Students are invited to make their voices heard this election season by writing a letter to their representative that explains the global issue they want to see prioritized. Deadline: November 13
In this lesson, students analyze how journalists use interviews to research and tell under-reported stories. They then apply those tips to planning, conducting, and editing their own interviews.
This resource includes quotes, key terms/names/historical events, and guiding questions for many of the over 30 essays and creative works that compose The 1857 Project.
In this lesson, students will analyze the challenges facing communities in Kenya and Hong Kong in stopping COVID-19 and compare their responses to other places' around the world.
In this lesson, students will hear from a journalist who uses writing skills to describe under-reported place, and practice the same skills in original writing.
In this lesson, students will analyze how photojournalists tell under-reported stories using photography and apply tips for doing so themselves from Pulitzer Center-supported journalists.
In this lesson, students consider questions of identity and visibility by analyzing a documentary about an intersex woman from Zimbabwe seeking asylum in the U.S.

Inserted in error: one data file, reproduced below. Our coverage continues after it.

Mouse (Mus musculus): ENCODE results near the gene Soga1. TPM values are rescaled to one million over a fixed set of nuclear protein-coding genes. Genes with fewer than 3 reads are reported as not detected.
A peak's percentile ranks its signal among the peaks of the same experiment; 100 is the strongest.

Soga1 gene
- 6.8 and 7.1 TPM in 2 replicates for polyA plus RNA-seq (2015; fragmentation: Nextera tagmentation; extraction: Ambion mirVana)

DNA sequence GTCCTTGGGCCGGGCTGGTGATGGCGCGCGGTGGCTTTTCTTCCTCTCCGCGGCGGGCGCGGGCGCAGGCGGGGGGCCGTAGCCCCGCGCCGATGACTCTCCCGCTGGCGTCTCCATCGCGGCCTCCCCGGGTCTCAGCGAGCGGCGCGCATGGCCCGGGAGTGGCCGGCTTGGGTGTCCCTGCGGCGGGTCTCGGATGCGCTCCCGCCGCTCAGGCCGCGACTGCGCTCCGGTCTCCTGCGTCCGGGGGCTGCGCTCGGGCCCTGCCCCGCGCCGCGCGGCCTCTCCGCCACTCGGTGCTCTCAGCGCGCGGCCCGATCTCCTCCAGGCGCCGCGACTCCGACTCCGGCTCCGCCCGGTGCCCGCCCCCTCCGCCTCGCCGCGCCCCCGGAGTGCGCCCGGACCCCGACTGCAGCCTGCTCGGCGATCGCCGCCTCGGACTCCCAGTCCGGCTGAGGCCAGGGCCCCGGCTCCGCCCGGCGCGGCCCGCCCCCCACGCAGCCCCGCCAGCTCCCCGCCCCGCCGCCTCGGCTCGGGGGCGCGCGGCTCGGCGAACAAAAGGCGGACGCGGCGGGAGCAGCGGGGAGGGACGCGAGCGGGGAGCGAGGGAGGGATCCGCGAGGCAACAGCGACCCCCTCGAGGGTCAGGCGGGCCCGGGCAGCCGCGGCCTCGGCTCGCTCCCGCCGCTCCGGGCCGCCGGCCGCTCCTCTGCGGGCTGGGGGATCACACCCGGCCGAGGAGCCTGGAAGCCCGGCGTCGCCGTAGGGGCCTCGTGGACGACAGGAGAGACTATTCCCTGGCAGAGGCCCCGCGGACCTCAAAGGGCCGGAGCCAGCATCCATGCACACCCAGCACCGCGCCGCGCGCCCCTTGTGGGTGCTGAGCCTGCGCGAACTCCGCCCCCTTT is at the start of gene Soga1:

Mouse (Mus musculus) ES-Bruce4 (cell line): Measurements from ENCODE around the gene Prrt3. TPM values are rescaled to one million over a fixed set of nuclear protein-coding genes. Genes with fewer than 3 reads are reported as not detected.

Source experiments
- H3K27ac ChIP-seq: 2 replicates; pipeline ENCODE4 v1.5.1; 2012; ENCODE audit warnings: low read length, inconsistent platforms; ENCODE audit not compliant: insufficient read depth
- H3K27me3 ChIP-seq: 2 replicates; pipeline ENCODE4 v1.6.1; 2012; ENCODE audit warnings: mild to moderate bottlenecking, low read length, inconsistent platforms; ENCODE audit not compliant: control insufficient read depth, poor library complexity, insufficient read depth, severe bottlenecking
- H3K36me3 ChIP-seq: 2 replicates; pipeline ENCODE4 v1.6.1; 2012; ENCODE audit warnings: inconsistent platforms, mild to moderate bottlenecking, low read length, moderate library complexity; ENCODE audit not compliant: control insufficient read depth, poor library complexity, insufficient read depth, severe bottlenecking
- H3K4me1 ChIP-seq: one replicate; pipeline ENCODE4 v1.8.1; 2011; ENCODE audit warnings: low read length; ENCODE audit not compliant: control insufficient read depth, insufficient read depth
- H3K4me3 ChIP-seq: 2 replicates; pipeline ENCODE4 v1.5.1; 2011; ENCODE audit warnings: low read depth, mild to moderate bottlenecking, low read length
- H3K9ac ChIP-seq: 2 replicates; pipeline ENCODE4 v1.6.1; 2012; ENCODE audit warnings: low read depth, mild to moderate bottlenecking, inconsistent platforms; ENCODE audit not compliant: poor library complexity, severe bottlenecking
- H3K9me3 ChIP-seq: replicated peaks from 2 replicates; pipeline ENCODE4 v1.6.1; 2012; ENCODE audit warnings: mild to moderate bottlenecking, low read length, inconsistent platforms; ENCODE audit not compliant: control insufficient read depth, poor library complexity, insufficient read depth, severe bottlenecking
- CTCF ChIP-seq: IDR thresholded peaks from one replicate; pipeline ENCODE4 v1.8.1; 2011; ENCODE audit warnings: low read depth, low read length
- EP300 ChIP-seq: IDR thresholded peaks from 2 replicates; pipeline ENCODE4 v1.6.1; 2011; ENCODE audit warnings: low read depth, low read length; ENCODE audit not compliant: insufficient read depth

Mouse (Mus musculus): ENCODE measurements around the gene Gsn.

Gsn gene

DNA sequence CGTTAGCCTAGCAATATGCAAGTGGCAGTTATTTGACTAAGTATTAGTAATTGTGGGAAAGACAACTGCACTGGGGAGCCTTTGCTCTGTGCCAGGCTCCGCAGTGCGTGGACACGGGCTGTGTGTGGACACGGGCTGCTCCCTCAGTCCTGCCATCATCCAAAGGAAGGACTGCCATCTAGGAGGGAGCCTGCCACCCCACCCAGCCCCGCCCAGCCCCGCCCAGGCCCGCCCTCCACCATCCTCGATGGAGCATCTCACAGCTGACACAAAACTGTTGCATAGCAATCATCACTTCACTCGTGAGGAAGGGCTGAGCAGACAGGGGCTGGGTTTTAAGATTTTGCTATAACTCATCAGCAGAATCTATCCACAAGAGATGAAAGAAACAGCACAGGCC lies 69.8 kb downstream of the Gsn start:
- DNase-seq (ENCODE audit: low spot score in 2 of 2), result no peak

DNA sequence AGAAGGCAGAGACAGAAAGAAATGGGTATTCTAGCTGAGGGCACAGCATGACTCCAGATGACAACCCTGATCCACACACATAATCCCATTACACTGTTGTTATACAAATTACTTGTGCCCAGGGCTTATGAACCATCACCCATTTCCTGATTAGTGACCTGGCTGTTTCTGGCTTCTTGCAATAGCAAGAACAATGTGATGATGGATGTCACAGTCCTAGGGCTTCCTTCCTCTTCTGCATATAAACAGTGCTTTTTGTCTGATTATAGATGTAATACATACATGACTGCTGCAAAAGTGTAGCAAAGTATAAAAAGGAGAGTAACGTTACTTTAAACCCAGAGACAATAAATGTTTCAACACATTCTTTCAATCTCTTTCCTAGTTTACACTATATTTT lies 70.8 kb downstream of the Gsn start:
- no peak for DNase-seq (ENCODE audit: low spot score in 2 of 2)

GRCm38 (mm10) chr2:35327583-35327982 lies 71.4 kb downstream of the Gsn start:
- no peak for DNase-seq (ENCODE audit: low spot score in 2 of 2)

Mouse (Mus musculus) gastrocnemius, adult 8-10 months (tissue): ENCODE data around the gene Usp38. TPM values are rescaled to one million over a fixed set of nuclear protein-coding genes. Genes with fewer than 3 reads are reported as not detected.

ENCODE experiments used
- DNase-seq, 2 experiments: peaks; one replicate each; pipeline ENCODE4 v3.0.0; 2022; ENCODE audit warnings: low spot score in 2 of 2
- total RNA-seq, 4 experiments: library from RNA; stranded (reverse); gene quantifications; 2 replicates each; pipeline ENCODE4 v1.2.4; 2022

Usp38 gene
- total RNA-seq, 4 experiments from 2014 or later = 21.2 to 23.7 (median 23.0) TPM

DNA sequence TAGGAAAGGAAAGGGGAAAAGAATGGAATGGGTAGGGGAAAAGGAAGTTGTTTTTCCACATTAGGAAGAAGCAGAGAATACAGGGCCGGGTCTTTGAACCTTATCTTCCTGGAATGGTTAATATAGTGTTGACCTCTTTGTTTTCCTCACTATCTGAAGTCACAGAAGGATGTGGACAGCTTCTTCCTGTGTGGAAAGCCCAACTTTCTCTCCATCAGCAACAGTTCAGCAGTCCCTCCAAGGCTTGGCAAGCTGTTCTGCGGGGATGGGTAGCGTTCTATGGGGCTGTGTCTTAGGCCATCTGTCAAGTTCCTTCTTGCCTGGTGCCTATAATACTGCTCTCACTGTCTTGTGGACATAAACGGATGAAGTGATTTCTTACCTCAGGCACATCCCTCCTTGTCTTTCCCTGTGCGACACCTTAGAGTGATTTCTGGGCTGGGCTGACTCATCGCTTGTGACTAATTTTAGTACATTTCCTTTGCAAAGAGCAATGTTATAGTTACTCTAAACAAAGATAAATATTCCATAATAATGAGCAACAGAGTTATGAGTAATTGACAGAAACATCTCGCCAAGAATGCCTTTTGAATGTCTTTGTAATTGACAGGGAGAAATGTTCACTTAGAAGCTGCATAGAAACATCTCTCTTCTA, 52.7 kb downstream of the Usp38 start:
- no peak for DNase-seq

This resource includes quotes, key terms/names/historical events, and guiding questions for each of over 30 essays and creative works that compose The 1619 Project.
A partial listing of historical events and terms referenced in The 1619 Project essays to support teachers in curricular integration.
A lesson plan for close reading and guided discussion of Nikole Hannah-Jones' essay, which provides the intellectual framework and introduction for The 1619 Project.
Standards-aligned activities drawing from concepts in the essays, creative texts, photographs, and illustrations to engage students in creative and challenging ways.
Students explore news articles and instructional videos to evaluate how they can find and analyze under-reported stories in the news, and in their own communities